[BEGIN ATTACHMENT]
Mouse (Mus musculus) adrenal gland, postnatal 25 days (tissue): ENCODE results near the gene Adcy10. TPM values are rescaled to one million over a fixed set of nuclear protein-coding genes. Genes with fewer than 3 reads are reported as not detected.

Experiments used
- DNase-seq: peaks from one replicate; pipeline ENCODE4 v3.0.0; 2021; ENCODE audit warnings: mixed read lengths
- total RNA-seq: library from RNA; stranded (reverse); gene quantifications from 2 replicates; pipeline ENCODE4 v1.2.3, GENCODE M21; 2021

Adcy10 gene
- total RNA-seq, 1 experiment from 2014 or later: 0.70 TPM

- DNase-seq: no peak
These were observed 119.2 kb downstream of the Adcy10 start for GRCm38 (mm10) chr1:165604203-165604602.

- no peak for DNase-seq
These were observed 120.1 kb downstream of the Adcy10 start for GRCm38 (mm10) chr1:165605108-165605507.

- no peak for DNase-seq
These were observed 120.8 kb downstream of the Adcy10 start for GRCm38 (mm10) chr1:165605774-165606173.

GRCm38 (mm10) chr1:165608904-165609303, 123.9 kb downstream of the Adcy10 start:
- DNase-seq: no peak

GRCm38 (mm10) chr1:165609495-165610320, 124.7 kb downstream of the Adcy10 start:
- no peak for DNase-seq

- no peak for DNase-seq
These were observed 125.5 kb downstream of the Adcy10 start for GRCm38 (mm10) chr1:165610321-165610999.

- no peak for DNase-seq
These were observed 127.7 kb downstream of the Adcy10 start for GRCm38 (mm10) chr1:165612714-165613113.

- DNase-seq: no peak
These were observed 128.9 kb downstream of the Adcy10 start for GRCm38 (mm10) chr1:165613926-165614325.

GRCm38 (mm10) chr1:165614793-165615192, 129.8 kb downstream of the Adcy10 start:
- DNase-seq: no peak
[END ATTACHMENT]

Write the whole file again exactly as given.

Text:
Mouse (Mus musculus) adrenal gland, postnatal 25 days (tissue): ENCODE results near the gene Adcy10. TPM values are rescaled to one million over a fixed set of nuclear protein-coding genes. Genes with fewer than 3 reads are reported as not detected.

Experiments used
- DNase-seq: peaks from one replicate; pipeline ENCODE4 v3.0.0; 2021; ENCODE audit warnings: mixed read lengths
- total RNA-seq: library from RNA; stranded (reverse); gene quantifications from 2 replicates; pipeline ENCODE4 v1.2.3, GENCODE M21; 2021

Adcy10 gene
- total RNA-seq, 1 experiment from 2014 or later: 0.70 TPM

- DNase-seq: no peak
These were observed 119.2 kb downstream of the Adcy10 start for GRCm38 (mm10) chr1:165604203-165604602.

- no peak for DNase-seq
These were observed 120.1 kb downstream of the Adcy10 start for GRCm38 (mm10) chr1:165605108-165605507.

- no peak for DNase-seq
These were observed 120.8 kb downstream of the Adcy10 start for GRCm38 (mm10) chr1:165605774-165606173.

GRCm38 (mm10) chr1:165608904-165609303, 123.9 kb downstream of the Adcy10 start:
- DNase-seq: no peak

GRCm38 (mm10) chr1:165609495-165610320, 124.7 kb downstream of the Adcy10 start:
- no peak for DNase-seq

- no peak for DNase-seq
These were observed 125.5 kb downstream of the Adcy10 start for GRCm38 (mm10) chr1:165610321-165610999.

- no peak for DNase-seq
These were observed 127.7 kb downstream of the Adcy10 start for GRCm38 (mm10) chr1:165612714-165613113.

- DNase-seq: no peak
These were observed 128.9 kb downstream of the Adcy10 start for GRCm38 (mm10) chr1:165613926-165614325.

GRCm38 (mm10) chr1:165614793-165615192, 129.8 kb downstream of the Adcy10 start:
- DNase-seq: no peak